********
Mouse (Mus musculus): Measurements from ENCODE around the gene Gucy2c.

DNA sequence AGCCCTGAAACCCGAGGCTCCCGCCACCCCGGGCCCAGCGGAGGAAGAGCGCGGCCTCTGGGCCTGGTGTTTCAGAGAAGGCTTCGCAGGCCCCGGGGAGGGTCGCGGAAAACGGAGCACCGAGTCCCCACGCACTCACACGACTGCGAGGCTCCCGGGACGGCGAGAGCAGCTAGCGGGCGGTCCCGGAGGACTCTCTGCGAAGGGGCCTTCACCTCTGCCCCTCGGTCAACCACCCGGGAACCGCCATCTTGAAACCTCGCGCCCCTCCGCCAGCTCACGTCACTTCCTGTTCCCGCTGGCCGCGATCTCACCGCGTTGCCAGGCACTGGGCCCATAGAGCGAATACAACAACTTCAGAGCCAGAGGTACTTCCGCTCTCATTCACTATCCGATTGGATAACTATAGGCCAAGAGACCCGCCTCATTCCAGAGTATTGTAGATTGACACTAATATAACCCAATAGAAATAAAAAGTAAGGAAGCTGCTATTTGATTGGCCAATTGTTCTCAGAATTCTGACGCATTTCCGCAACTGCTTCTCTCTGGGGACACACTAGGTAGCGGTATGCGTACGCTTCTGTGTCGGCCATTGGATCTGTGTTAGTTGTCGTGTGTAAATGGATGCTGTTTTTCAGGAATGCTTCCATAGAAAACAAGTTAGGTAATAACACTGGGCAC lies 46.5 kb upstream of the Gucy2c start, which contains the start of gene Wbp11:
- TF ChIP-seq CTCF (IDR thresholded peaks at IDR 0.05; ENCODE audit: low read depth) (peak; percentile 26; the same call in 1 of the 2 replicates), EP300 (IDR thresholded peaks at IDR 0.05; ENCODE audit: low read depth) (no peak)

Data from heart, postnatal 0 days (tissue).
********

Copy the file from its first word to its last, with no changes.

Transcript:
Mouse (Mus musculus): Measurements from ENCODE around the gene Gucy2c.

DNA sequence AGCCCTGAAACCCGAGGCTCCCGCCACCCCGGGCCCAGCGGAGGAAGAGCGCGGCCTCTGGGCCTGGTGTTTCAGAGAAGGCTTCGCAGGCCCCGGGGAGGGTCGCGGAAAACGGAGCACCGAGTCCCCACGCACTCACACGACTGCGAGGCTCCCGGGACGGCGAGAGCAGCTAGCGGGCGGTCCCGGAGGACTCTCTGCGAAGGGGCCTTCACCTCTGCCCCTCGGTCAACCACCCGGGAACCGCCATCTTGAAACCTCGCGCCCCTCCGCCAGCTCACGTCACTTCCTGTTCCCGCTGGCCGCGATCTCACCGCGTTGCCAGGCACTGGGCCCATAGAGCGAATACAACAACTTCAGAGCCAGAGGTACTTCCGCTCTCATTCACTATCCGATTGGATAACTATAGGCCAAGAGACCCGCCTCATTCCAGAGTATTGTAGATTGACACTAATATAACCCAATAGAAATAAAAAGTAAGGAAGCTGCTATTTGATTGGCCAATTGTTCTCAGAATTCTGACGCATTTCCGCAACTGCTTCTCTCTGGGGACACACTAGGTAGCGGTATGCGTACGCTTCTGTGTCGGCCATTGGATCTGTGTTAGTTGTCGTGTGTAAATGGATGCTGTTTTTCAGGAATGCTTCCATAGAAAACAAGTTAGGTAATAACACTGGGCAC lies 46.5 kb upstream of the Gucy2c start, which contains the start of gene Wbp11:
- TF ChIP-seq CTCF (IDR thresholded peaks at IDR 0.05; ENCODE audit: low read depth) (peak; percentile 26; the same call in 1 of the 2 replicates), EP300 (IDR thresholded peaks at IDR 0.05; ENCODE audit: low read depth) (no peak)

Data from heart, postnatal 0 days (tissue).